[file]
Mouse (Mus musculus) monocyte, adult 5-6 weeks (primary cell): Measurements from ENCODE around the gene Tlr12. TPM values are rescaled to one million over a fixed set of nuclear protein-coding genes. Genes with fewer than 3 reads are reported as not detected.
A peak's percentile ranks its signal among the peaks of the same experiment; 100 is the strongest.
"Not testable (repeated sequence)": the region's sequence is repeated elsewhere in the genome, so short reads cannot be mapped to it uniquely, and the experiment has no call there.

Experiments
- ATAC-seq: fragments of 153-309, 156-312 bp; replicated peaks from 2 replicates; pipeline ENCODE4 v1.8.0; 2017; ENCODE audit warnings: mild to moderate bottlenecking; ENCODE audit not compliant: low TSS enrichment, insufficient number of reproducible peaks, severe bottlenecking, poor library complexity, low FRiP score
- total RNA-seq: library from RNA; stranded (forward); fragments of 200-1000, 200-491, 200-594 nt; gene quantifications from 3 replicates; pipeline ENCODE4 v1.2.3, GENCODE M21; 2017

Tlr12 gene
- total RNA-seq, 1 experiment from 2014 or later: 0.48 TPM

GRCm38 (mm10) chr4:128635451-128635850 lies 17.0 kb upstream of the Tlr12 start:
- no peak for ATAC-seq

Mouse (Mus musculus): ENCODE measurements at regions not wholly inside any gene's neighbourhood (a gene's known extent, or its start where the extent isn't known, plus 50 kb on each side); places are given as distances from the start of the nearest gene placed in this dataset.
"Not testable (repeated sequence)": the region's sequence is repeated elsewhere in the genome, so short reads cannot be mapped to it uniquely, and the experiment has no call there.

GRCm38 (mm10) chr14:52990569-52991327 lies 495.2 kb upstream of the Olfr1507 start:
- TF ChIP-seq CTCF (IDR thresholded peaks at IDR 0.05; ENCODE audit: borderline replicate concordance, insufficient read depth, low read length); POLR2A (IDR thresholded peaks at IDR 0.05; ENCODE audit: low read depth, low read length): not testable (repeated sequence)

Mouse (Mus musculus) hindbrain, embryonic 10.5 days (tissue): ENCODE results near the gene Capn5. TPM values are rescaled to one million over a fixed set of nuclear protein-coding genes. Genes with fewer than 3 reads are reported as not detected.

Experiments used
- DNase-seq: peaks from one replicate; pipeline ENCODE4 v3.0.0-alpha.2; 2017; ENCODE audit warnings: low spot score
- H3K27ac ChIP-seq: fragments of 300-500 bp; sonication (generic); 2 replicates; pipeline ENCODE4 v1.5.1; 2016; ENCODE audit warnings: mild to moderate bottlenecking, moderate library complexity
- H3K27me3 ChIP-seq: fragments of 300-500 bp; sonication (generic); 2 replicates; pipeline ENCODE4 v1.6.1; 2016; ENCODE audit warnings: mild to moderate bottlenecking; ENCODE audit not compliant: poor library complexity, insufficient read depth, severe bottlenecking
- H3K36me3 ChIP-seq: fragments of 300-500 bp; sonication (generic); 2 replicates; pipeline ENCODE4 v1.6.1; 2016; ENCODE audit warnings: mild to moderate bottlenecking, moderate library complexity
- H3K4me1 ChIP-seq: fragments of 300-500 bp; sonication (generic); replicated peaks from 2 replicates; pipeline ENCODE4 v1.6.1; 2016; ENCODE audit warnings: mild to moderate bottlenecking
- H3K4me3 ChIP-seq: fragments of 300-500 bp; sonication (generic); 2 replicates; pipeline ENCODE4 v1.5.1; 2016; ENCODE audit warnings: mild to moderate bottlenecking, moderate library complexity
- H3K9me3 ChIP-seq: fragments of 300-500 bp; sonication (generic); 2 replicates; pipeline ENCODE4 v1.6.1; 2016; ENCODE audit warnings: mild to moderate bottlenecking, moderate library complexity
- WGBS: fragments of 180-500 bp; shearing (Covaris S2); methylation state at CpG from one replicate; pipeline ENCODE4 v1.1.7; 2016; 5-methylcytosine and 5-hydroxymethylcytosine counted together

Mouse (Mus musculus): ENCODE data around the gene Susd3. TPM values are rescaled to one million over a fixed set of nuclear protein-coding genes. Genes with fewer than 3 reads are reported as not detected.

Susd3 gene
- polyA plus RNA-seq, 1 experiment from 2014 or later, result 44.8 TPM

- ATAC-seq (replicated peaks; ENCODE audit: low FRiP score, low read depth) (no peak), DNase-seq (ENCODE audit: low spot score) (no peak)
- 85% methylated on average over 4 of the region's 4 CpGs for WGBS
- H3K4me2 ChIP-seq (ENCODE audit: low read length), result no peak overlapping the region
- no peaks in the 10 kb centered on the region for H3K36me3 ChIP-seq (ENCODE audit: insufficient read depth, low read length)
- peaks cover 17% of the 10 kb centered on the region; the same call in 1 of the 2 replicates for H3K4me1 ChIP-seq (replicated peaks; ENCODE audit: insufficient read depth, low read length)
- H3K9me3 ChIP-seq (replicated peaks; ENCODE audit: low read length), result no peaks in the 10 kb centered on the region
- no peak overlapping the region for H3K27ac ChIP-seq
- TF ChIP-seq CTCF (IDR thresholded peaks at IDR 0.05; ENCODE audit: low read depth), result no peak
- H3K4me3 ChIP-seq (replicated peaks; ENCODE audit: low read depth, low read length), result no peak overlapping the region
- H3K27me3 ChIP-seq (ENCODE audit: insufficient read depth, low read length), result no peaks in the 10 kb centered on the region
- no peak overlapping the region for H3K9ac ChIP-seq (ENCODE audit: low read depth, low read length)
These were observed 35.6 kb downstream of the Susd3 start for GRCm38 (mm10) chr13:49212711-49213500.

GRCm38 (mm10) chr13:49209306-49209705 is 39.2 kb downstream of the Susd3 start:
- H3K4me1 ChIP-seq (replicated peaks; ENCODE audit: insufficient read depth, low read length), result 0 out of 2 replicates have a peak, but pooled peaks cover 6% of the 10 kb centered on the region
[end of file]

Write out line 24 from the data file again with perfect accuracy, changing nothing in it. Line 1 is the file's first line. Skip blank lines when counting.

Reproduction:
- WGBS: fragments of 180-500 bp; shearing (Covaris S2); methylation state at CpG from one replicate; pipeline ENCODE4 v1.1.7; 2016; 5-methylcytosine and 5-hydroxymethylcytosine counted together